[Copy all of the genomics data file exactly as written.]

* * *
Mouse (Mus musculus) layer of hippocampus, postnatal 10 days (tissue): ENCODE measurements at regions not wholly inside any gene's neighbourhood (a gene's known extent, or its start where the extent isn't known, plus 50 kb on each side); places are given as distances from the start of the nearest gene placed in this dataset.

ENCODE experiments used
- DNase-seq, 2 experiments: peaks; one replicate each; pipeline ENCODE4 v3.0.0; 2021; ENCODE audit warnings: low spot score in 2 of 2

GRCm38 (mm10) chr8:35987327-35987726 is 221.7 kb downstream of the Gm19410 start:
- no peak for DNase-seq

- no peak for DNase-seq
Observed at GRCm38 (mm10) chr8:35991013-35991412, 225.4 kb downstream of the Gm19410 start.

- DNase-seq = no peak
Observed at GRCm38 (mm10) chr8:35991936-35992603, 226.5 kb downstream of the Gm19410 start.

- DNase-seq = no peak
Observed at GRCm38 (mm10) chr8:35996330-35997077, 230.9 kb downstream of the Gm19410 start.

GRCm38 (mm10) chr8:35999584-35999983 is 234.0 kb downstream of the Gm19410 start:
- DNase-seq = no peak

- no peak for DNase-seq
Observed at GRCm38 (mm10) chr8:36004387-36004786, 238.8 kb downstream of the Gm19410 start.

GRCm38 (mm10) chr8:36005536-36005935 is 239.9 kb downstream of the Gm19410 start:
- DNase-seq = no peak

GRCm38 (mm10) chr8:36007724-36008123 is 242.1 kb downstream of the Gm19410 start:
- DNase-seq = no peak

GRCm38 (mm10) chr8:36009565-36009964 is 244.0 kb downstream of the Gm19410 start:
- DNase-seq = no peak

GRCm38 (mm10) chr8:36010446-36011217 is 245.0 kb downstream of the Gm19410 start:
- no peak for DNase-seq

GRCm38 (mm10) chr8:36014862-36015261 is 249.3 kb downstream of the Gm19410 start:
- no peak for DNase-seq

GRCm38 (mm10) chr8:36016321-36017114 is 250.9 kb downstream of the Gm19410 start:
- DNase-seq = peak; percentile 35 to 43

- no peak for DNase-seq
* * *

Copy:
Mouse (Mus musculus) layer of hippocampus, postnatal 10 days (tissue): ENCODE measurements at regions not wholly inside any gene's neighbourhood (a gene's known extent, or its start where the extent isn't known, plus 50 kb on each side); places are given as distances from the start of the nearest gene placed in this dataset.

ENCODE experiments used
- DNase-seq, 2 experiments: peaks; one replicate each; pipeline ENCODE4 v3.0.0; 2021; ENCODE audit warnings: low spot score in 2 of 2

GRCm38 (mm10) chr8:35987327-35987726 is 221.7 kb downstream of the Gm19410 start:
- no peak for DNase-seq

- no peak for DNase-seq
Observed at GRCm38 (mm10) chr8:35991013-35991412, 225.4 kb downstream of the Gm19410 start.

- DNase-seq = no peak
Observed at GRCm38 (mm10) chr8:35991936-35992603, 226.5 kb downstream of the Gm19410 start.

- DNase-seq = no peak
Observed at GRCm38 (mm10) chr8:35996330-35997077, 230.9 kb downstream of the Gm19410 start.

GRCm38 (mm10) chr8:35999584-35999983 is 234.0 kb downstream of the Gm19410 start:
- DNase-seq = no peak

- no peak for DNase-seq
Observed at GRCm38 (mm10) chr8:36004387-36004786, 238.8 kb downstream of the Gm19410 start.

GRCm38 (mm10) chr8:36005536-36005935 is 239.9 kb downstream of the Gm19410 start:
- DNase-seq = no peak

GRCm38 (mm10) chr8:36007724-36008123 is 242.1 kb downstream of the Gm19410 start:
- DNase-seq = no peak

GRCm38 (mm10) chr8:36009565-36009964 is 244.0 kb downstream of the Gm19410 start:
- DNase-seq = no peak

GRCm38 (mm10) chr8:36010446-36011217 is 245.0 kb downstream of the Gm19410 start:
- no peak for DNase-seq

GRCm38 (mm10) chr8:36014862-36015261 is 249.3 kb downstream of the Gm19410 start:
- no peak for DNase-seq

GRCm38 (mm10) chr8:36016321-36017114 is 250.9 kb downstream of the Gm19410 start:
- DNase-seq = peak; percentile 35 to 43

- no peak for DNase-seq